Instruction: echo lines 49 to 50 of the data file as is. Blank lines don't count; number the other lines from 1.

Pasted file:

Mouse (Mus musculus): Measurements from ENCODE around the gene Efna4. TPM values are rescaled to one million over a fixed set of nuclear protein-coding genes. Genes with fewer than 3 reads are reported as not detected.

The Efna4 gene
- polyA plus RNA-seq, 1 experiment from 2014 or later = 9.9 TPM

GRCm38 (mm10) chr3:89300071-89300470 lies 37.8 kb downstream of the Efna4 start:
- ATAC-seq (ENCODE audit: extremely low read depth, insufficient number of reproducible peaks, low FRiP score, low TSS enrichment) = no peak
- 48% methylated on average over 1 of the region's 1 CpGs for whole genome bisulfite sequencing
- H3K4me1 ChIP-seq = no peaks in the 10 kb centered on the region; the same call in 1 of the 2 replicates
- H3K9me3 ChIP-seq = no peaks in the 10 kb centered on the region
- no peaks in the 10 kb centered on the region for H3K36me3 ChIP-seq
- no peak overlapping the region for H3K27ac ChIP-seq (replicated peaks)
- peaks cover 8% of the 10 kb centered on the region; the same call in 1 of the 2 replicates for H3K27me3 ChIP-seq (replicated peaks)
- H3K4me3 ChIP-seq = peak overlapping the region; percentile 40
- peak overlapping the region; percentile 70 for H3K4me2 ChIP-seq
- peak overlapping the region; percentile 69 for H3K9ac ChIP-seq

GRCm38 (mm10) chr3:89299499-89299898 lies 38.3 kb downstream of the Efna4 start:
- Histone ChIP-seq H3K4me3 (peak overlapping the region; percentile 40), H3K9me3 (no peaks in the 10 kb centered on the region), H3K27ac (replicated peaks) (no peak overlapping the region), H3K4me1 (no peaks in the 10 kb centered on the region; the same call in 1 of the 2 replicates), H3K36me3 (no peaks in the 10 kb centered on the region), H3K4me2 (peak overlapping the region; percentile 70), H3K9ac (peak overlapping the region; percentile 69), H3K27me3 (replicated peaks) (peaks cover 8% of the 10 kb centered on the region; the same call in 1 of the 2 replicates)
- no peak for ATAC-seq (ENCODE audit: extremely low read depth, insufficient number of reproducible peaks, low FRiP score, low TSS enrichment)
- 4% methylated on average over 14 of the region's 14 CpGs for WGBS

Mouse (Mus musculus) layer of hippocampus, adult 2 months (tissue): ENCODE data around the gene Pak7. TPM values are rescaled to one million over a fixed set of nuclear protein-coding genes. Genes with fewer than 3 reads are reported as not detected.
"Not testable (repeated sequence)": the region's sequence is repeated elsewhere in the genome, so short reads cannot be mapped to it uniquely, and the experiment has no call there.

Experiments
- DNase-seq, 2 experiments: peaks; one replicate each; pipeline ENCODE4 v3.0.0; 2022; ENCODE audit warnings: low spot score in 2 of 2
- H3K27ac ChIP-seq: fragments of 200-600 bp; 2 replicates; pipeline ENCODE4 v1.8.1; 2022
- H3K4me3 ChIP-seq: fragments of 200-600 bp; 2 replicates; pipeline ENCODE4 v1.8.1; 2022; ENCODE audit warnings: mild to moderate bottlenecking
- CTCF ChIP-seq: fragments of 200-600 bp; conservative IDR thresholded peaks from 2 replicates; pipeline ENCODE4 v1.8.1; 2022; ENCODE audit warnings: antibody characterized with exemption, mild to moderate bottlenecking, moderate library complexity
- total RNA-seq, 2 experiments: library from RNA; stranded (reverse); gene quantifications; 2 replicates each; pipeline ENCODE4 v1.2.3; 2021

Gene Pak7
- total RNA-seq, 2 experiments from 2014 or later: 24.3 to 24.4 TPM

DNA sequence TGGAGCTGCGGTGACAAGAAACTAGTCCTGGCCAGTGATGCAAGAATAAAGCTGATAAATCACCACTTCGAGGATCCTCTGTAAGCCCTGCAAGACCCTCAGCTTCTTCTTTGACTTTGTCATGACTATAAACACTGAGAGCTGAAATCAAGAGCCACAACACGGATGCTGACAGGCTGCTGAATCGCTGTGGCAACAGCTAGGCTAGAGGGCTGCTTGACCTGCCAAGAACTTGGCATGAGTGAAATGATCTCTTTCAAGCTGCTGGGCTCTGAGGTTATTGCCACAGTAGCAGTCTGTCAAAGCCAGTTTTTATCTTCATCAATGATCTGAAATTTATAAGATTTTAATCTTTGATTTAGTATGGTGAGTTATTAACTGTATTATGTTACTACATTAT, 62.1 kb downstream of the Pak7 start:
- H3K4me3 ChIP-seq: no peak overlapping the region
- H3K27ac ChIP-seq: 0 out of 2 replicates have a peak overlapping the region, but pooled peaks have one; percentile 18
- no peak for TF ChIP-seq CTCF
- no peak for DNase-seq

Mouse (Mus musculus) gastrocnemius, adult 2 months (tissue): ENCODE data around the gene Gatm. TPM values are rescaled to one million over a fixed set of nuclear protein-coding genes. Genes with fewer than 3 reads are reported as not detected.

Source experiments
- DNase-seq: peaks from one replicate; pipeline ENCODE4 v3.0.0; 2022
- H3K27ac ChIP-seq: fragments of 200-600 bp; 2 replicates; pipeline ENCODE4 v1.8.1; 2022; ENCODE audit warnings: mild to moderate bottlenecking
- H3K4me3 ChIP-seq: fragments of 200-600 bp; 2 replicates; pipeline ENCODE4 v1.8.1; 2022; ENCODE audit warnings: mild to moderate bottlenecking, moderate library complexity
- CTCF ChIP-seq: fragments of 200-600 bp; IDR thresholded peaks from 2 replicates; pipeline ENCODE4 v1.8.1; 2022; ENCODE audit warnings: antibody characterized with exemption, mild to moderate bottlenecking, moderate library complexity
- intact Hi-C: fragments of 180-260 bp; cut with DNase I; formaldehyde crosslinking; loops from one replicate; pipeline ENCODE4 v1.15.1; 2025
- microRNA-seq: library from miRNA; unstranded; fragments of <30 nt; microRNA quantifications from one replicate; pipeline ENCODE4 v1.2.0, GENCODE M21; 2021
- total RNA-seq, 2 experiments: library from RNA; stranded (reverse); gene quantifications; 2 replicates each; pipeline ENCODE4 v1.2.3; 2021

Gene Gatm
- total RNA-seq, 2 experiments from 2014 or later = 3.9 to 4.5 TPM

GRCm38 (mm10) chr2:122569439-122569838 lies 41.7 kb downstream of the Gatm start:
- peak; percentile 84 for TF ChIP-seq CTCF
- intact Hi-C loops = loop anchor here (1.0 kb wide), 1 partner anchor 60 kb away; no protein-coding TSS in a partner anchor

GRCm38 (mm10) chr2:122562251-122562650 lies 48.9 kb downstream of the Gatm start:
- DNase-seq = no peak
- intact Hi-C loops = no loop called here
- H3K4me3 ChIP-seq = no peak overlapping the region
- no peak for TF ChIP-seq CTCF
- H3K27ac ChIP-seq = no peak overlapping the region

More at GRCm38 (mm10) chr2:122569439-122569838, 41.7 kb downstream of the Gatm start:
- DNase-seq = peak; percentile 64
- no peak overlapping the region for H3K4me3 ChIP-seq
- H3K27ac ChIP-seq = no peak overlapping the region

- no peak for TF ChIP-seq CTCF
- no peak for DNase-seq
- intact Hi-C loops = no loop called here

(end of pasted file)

- DNase-seq = no peak
- intact Hi-C loops = no loop called here